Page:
A small, but conspicuous beetle, the Six-spotted Neolema is a bit of a mystery in the world of leaf-eaters.
The Six-Spotted Neolema is a leaf-eating beetle found in the eastern part of the United States. The black spot patterns on this red beetle vary slightly in individuals, but six is the number to count. Legs and antennae are black. Little is know about the diet and life history of this beetle despite its large range. Look for them on dayflowers and spiderworts.
Scientific Name: Neolema sexpunctata
Size (Adult; Length): 6mm to 9mm (0.23in to 0.35in)
Note: An insect's reach is not limited by lines drawn on a map and therefore species may appear in areas, regions and/or states beyond those listed above as they are driven by environmental factors (such as climate change), available food supplies and mating patterns. Grayed-out selections indicate that the subject in question has not been reported in that particular territory. U.S. states and Canadian provinces / territories are clickable to their respective bug listings.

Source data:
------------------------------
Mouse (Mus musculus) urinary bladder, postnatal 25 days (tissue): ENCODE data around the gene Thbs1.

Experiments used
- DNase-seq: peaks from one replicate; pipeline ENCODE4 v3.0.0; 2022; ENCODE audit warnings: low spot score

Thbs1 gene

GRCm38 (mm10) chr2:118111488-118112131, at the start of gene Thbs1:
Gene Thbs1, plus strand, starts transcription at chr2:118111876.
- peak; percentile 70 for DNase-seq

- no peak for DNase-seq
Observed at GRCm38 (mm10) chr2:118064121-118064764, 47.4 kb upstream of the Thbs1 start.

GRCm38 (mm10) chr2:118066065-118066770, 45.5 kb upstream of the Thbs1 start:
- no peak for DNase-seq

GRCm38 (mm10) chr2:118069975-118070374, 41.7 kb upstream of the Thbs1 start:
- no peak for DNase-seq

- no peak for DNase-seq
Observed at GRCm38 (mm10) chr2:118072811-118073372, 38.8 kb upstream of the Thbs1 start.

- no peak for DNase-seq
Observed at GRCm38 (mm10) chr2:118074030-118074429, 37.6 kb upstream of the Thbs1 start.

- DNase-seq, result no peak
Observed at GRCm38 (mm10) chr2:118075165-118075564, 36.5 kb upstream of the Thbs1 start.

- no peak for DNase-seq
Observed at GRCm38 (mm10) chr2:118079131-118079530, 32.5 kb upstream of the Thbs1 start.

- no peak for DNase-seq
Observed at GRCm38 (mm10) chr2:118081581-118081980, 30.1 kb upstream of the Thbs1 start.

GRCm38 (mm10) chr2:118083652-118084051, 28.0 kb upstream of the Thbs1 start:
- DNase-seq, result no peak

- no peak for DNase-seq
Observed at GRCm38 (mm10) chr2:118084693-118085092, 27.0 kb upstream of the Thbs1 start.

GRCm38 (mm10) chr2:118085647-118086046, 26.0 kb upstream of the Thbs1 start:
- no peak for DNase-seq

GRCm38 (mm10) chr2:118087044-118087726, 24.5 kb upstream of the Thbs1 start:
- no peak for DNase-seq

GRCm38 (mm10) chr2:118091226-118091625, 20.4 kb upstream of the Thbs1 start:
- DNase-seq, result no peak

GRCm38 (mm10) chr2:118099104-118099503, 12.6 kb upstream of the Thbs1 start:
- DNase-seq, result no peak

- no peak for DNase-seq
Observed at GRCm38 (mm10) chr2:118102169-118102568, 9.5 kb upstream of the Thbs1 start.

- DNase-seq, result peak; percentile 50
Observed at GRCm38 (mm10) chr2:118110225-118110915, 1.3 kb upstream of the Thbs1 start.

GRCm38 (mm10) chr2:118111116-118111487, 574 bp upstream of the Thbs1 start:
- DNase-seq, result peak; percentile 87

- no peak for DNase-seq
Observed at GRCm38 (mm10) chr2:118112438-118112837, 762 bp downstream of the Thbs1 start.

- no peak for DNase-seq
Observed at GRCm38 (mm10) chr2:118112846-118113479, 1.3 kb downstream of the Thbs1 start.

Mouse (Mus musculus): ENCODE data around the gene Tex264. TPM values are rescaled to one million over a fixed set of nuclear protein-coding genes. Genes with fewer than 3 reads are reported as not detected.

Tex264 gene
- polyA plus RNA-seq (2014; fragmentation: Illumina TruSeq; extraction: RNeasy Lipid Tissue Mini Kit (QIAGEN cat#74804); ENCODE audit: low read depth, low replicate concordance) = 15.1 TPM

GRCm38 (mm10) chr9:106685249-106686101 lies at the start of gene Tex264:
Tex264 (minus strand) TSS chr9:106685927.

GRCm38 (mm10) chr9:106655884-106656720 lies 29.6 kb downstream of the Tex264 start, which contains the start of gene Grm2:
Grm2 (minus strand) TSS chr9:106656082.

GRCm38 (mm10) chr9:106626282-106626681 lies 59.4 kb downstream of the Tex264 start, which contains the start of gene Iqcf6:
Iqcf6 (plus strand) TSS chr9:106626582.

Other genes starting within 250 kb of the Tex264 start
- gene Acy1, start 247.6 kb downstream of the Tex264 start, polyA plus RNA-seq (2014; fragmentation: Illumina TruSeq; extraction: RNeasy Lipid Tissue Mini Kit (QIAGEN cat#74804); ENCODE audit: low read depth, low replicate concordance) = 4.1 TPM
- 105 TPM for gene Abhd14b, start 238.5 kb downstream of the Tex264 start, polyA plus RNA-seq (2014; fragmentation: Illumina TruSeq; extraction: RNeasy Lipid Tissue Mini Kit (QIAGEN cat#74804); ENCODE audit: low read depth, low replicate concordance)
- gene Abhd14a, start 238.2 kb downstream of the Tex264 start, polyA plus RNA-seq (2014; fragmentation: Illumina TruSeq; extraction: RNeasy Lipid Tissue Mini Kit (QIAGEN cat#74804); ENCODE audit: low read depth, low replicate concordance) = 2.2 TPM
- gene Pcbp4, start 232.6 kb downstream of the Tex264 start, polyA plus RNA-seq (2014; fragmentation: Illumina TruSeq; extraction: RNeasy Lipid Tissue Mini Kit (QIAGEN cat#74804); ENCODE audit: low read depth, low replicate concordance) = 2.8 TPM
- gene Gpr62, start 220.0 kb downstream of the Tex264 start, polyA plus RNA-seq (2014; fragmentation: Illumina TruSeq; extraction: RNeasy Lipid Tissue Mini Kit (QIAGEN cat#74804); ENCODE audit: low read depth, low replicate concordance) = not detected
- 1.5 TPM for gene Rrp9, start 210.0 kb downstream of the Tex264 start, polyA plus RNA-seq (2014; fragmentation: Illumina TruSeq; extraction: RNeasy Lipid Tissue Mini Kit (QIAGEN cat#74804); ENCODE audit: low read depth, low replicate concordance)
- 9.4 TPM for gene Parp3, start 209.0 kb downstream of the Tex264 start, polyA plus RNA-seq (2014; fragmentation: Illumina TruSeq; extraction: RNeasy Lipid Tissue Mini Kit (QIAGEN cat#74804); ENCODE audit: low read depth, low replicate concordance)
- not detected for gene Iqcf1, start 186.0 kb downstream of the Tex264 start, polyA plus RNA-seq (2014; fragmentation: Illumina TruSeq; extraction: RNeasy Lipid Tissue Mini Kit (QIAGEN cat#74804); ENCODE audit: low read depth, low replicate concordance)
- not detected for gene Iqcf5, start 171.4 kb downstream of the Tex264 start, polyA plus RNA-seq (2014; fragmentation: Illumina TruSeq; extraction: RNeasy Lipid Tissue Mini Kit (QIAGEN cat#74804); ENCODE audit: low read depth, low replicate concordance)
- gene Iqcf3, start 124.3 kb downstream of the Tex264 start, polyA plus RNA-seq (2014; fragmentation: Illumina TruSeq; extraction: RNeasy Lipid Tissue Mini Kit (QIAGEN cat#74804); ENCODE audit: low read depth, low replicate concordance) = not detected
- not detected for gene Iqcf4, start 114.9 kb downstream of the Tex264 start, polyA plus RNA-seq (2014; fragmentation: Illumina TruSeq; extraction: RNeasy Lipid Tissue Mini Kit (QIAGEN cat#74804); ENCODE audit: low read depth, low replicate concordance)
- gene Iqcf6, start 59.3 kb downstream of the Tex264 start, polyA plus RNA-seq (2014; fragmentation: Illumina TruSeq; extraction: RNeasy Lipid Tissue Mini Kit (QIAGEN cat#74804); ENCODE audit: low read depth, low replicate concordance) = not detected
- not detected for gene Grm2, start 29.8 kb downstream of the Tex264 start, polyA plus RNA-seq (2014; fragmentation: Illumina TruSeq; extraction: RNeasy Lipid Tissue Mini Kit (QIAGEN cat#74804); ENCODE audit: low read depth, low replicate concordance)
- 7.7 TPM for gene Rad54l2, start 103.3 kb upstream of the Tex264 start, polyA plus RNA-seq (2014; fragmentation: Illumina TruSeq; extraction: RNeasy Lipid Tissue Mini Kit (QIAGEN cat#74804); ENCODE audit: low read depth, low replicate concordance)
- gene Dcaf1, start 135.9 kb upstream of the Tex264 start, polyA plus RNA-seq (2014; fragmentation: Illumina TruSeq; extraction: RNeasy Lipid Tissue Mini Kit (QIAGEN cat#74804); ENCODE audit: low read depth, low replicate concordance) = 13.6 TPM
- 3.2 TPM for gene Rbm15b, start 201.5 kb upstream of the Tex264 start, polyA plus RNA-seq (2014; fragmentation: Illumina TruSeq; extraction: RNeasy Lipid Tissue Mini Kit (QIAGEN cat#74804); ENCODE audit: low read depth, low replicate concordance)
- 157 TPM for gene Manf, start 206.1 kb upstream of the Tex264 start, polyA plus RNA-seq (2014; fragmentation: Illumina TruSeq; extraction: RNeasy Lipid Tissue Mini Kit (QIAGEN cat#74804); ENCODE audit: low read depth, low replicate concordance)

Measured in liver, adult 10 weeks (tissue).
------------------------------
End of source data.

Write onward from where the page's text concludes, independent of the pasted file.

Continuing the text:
Antennae: Beetles have a pair of antennae on the head used as sensors.
Head: The head is home to the insect's eyes, antennae, and mandibles (jaws).
Thorax: Holds the three pairs of legs as well as vital internal organs.
Elytron: One of two wing cases on a Beetle that protects its wings (plural: elytra).
Wings: Appendages used for flying and kept under the elytra until needed.
Abdomen: Houses organs related to circulation, reproduction, and excretion.
Legs: Beetles have three pairs of legs located at the thorax, numbering six legs in all.